Many of the guys on MM have exhibited the same behavior I’ve experienced on dates, and they’re still single. These guys are successful and thing they can just get whatever they want, without realizing it’s not always the girl’s fault.

    I guess you can say in some ways it is if the girl puts up with it, but what can we do if you have a great date and he never calls? Or insults/disrespects you? Or only wants to sleep with you and has no intention of having a real LTR?

    Hiring a matchmaker doesn’t exempt you from working on yourself/getting out of your comfort zone.

  5. 35


    patti is a realist, and is doing the best to help her clients find love…or what they think is love;-) . Her book was great. I think patti i s a great matchmaker, and it’s great she is helping people with their person and interpersonal issues…outside the millionaires club, lol.

    hey! most people can’t find love on there own evan! a matchmaker is a very good idea…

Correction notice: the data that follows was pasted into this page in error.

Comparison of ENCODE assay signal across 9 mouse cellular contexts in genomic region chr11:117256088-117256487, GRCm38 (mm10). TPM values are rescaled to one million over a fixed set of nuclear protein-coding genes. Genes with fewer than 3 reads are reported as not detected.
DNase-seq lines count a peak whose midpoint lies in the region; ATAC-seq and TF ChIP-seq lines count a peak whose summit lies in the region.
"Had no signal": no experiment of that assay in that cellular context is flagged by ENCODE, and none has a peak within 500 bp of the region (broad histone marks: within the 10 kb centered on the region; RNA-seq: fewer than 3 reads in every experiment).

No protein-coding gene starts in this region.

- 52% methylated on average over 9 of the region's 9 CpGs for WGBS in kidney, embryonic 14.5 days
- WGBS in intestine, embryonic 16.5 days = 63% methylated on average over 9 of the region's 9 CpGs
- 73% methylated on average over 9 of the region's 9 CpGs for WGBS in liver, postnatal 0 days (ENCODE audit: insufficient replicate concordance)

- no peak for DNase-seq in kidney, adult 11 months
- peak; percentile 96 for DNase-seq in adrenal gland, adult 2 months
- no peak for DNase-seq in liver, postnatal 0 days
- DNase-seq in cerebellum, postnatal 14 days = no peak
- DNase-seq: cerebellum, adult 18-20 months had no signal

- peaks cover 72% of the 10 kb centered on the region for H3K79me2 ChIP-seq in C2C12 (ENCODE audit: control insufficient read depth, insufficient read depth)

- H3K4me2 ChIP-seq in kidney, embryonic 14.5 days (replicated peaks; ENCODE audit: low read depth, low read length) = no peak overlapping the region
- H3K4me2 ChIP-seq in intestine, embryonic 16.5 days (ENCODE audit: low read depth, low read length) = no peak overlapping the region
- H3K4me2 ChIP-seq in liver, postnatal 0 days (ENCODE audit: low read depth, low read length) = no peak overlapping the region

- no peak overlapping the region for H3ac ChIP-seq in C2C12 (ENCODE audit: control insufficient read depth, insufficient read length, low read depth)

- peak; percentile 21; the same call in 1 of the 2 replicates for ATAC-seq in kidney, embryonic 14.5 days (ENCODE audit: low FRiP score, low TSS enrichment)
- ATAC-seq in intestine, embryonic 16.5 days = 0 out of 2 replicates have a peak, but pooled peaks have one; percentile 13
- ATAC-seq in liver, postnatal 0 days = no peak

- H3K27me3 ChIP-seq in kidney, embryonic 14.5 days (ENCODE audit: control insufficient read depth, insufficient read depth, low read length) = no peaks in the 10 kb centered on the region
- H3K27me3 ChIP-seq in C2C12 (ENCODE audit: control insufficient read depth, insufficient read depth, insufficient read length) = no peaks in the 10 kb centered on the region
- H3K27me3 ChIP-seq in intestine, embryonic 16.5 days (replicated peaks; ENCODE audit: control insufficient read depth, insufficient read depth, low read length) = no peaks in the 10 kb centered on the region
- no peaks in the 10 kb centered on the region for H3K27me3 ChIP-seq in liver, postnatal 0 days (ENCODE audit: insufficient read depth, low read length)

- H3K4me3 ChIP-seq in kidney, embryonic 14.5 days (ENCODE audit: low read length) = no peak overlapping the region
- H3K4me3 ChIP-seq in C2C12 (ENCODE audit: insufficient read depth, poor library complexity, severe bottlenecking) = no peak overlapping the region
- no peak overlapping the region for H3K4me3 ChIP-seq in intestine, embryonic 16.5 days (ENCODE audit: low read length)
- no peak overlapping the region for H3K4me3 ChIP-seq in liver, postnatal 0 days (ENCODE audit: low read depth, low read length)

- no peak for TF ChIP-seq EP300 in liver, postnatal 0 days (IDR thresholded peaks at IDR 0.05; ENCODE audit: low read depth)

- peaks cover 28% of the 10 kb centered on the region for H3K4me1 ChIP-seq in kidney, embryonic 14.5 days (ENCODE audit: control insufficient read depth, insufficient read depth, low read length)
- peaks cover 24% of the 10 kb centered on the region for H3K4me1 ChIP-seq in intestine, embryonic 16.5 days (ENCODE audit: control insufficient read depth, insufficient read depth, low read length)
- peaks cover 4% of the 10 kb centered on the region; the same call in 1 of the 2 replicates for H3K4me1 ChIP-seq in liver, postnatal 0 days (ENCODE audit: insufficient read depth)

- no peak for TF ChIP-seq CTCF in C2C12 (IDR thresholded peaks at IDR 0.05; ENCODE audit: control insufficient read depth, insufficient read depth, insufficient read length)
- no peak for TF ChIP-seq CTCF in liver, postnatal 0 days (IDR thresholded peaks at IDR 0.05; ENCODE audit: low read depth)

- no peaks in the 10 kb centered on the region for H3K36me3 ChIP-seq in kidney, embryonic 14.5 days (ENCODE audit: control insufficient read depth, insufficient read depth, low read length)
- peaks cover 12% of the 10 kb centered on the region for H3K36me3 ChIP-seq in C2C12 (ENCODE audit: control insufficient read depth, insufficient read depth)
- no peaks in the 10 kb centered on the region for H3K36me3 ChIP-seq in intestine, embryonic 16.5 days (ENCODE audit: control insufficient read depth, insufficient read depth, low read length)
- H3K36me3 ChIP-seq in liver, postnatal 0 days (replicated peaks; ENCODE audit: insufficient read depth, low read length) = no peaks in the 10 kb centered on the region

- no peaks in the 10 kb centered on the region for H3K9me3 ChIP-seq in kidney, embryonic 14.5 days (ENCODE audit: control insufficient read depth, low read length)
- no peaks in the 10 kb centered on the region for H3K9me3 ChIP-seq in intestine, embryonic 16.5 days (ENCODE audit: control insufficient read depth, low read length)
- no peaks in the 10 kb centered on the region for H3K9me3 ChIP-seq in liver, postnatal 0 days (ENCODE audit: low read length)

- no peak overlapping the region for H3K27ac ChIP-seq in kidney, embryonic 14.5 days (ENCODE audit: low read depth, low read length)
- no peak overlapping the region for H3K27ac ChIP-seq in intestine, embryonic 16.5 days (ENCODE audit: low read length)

6. 36

    I finally saw the show for the first time the other day during a Millionaire Matchmaker marathon on Bravo. And I have to agree with those who think that Evan and Patti often give similar advice, though I prefer Evan’s delivery myself.

    But on one of the episodes I watched there was a millionaire who was afraid of being taken advantage of by a golddigger and so he tested her by showing her a tiny house with no real furniture, driving around a pickup, telling her he had a gambling problem and wasn’t really a millionaire, and going to a hamburger joint for dinner. The girl passed his “test” and at the end of the evening he takes her back to his mansion, shows her his lamborghinis, and reveals that she unknowingly passed the test.